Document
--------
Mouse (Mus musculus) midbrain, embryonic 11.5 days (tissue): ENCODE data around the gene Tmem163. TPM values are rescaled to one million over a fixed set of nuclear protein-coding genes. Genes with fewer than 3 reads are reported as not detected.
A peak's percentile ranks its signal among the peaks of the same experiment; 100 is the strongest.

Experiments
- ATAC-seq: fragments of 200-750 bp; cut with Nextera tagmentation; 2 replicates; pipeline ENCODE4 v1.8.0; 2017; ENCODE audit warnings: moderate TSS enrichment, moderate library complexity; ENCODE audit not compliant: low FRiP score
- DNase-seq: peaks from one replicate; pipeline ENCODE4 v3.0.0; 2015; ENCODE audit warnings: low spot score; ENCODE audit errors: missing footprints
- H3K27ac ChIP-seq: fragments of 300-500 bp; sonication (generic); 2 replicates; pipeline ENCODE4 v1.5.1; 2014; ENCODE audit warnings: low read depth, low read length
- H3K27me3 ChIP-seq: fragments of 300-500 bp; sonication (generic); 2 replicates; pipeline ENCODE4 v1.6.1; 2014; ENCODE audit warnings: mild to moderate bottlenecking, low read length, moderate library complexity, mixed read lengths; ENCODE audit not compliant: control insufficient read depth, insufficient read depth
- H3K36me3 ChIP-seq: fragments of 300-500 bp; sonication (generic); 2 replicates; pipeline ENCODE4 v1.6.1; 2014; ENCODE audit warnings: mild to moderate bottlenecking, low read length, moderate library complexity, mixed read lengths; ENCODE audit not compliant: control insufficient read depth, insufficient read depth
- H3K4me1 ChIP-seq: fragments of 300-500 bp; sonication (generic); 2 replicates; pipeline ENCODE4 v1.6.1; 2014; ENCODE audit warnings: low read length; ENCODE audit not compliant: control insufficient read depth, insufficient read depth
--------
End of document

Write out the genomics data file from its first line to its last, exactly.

Mouse (Mus musculus) midbrain, embryonic 11.5 days (tissue): ENCODE data around the gene Tmem163. TPM values are rescaled to one million over a fixed set of nuclear protein-coding genes. Genes with fewer than 3 reads are reported as not detected.
A peak's percentile ranks its signal among the peaks of the same experiment; 100 is the strongest.

Experiments
- ATAC-seq: fragments of 200-750 bp; cut with Nextera tagmentation; 2 replicates; pipeline ENCODE4 v1.8.0; 2017; ENCODE audit warnings: moderate TSS enrichment, moderate library complexity; ENCODE audit not compliant: low FRiP score
- DNase-seq: peaks from one replicate; pipeline ENCODE4 v3.0.0; 2015; ENCODE audit warnings: low spot score; ENCODE audit errors: missing footprints
- H3K27ac ChIP-seq: fragments of 300-500 bp; sonication (generic); 2 replicates; pipeline ENCODE4 v1.5.1; 2014; ENCODE audit warnings: low read depth, low read length
- H3K27me3 ChIP-seq: fragments of 300-500 bp; sonication (generic); 2 replicates; pipeline ENCODE4 v1.6.1; 2014; ENCODE audit warnings: mild to moderate bottlenecking, low read length, moderate library complexity, mixed read lengths; ENCODE audit not compliant: control insufficient read depth, insufficient read depth
- H3K36me3 ChIP-seq: fragments of 300-500 bp; sonication (generic); 2 replicates; pipeline ENCODE4 v1.6.1; 2014; ENCODE audit warnings: mild to moderate bottlenecking, low read length, moderate library complexity, mixed read lengths; ENCODE audit not compliant: control insufficient read depth, insufficient read depth
- H3K4me1 ChIP-seq: fragments of 300-500 bp; sonication (generic); 2 replicates; pipeline ENCODE4 v1.6.1; 2014; ENCODE audit warnings: low read length; ENCODE audit not compliant: control insufficient read depth, insufficient read depth